The development of human functional brain networks

Neuron. 2010 Sep 9;67(5):735-48. doi: 10.1016/j.neuron.2010.08.017.


Recent advances in MRI technology have enabled precise measurements of correlated activity throughout the brain, leading to the first comprehensive descriptions of functional brain networks in humans. This article reviews the growing literature on the development of functional networks, from infancy through adolescence, as measured by resting-state functional connectivity MRI. We note several limitations of traditional approaches to describing brain networks and describe a powerful framework for analyzing networks, called graph theory. We argue that characterization of the development of brain systems (e.g., the default mode network) should be comprehensive, considering not only relationships within a given system, but also how these relationships are situated within wider network contexts. We note that, despite substantial reorganization of functional connectivity, several large-scale network properties appear to be preserved across development, suggesting that functional brain networks, even in children, are organized in manners similar to other complex systems.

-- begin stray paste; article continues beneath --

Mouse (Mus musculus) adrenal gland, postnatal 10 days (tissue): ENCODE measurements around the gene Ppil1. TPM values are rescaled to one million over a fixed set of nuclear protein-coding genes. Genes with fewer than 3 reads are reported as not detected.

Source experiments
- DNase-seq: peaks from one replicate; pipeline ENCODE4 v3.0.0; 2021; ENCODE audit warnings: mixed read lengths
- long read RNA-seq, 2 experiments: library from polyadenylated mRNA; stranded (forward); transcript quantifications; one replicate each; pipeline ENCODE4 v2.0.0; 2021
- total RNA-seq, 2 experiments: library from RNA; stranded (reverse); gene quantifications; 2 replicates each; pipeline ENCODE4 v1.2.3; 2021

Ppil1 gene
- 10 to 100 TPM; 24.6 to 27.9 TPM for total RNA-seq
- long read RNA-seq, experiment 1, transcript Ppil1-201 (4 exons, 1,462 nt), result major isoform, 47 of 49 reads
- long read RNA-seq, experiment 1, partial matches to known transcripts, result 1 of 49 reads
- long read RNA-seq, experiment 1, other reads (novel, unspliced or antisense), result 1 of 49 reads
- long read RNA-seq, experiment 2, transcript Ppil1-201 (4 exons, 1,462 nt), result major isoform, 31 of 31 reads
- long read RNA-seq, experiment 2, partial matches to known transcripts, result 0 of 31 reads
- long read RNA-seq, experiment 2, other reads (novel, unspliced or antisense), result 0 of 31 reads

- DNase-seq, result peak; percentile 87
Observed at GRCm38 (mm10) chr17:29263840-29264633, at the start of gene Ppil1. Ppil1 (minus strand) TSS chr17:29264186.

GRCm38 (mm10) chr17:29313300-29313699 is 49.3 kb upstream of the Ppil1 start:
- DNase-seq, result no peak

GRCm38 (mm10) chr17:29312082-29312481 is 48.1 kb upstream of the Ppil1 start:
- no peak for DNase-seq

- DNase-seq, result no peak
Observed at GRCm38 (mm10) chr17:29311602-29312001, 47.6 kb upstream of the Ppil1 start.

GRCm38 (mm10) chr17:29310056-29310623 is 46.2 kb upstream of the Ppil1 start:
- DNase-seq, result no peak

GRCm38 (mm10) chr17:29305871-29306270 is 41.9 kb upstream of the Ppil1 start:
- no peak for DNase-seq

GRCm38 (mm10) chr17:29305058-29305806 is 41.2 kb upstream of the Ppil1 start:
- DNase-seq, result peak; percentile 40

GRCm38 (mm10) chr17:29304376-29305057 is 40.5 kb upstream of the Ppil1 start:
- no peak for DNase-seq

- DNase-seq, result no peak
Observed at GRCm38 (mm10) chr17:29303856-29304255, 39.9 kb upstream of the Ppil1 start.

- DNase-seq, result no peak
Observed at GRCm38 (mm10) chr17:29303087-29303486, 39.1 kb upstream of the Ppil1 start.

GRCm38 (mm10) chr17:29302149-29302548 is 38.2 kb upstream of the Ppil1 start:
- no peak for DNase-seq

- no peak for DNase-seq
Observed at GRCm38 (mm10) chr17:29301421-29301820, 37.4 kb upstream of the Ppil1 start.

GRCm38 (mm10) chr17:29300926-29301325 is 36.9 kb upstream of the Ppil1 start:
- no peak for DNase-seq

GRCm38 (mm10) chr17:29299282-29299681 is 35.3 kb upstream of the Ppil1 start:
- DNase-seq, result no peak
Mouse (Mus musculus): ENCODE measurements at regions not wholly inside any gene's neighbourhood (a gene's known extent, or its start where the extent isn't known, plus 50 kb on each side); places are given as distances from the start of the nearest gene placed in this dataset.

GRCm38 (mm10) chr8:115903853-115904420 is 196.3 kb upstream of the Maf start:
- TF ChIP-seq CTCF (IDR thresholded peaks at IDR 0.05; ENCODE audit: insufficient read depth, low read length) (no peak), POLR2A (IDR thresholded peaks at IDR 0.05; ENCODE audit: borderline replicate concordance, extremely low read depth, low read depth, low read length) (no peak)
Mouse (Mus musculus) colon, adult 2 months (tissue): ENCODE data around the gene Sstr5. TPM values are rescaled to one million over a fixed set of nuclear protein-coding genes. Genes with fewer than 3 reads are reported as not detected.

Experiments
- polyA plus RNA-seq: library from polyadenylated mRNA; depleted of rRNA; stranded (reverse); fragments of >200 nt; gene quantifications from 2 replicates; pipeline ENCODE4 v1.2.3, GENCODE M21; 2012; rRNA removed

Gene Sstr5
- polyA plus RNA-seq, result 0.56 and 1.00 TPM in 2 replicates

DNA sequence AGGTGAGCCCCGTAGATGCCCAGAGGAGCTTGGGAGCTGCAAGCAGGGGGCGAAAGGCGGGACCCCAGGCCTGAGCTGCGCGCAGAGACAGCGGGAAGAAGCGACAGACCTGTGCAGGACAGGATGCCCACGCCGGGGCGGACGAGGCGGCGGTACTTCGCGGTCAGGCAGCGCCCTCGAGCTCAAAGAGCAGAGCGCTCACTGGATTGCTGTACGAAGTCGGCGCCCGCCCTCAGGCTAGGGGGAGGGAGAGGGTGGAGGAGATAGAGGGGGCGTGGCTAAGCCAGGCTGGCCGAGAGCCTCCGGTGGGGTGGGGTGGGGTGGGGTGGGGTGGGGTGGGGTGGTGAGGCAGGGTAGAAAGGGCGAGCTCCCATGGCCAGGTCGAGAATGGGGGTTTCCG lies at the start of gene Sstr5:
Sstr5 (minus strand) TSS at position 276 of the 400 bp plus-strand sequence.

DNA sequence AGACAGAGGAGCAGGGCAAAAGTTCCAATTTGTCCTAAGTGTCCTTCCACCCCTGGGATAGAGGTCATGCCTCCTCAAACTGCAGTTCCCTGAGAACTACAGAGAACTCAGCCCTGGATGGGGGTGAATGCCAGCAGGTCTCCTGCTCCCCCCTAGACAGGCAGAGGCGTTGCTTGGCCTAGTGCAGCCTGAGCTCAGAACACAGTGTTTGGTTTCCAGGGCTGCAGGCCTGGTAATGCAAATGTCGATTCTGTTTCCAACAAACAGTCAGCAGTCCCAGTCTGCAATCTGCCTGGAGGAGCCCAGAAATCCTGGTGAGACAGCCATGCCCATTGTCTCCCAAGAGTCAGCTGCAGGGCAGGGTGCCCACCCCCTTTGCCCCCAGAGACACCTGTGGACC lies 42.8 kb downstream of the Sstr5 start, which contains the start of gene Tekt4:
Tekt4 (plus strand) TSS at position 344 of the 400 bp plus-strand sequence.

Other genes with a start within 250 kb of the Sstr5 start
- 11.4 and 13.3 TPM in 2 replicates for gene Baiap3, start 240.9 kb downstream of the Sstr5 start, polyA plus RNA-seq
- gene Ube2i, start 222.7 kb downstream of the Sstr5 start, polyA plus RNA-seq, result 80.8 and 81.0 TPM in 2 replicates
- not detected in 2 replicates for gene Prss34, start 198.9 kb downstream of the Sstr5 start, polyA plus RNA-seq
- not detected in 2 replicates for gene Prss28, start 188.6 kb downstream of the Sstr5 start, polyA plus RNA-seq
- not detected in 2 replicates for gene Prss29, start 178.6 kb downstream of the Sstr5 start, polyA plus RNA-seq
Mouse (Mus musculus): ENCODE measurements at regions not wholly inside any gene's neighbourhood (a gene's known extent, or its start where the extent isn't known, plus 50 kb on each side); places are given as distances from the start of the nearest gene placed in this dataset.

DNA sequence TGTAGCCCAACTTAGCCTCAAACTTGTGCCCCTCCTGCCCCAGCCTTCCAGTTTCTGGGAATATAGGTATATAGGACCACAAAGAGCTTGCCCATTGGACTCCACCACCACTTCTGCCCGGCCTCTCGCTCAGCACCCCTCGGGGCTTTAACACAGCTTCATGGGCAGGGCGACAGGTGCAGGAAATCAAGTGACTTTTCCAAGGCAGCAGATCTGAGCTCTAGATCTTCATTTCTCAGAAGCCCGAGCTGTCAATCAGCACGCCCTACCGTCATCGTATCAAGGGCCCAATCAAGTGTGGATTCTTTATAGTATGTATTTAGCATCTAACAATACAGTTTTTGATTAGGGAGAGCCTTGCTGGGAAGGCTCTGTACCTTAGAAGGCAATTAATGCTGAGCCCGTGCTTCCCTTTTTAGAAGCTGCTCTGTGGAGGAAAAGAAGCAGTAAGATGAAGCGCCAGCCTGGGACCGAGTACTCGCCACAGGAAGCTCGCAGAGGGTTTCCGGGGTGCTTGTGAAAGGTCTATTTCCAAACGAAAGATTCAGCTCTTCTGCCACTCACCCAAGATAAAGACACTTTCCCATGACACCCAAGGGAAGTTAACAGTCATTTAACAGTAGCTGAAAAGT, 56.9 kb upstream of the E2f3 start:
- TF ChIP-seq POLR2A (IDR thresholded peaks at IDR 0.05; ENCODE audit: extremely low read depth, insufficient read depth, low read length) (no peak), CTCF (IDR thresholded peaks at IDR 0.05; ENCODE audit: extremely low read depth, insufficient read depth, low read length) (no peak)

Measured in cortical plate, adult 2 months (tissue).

Publication types

  • Review

MeSH terms

  • Age Factors
  • Brain / anatomy & histology
  • Brain / growth & development*
  • Brain Mapping
  • Humans
  • Models, Neurological
  • Nerve Net / anatomy & histology
  • Nerve Net / growth & development*
  • Neural Pathways / anatomy & histology
  • Neural Pathways / growth & development*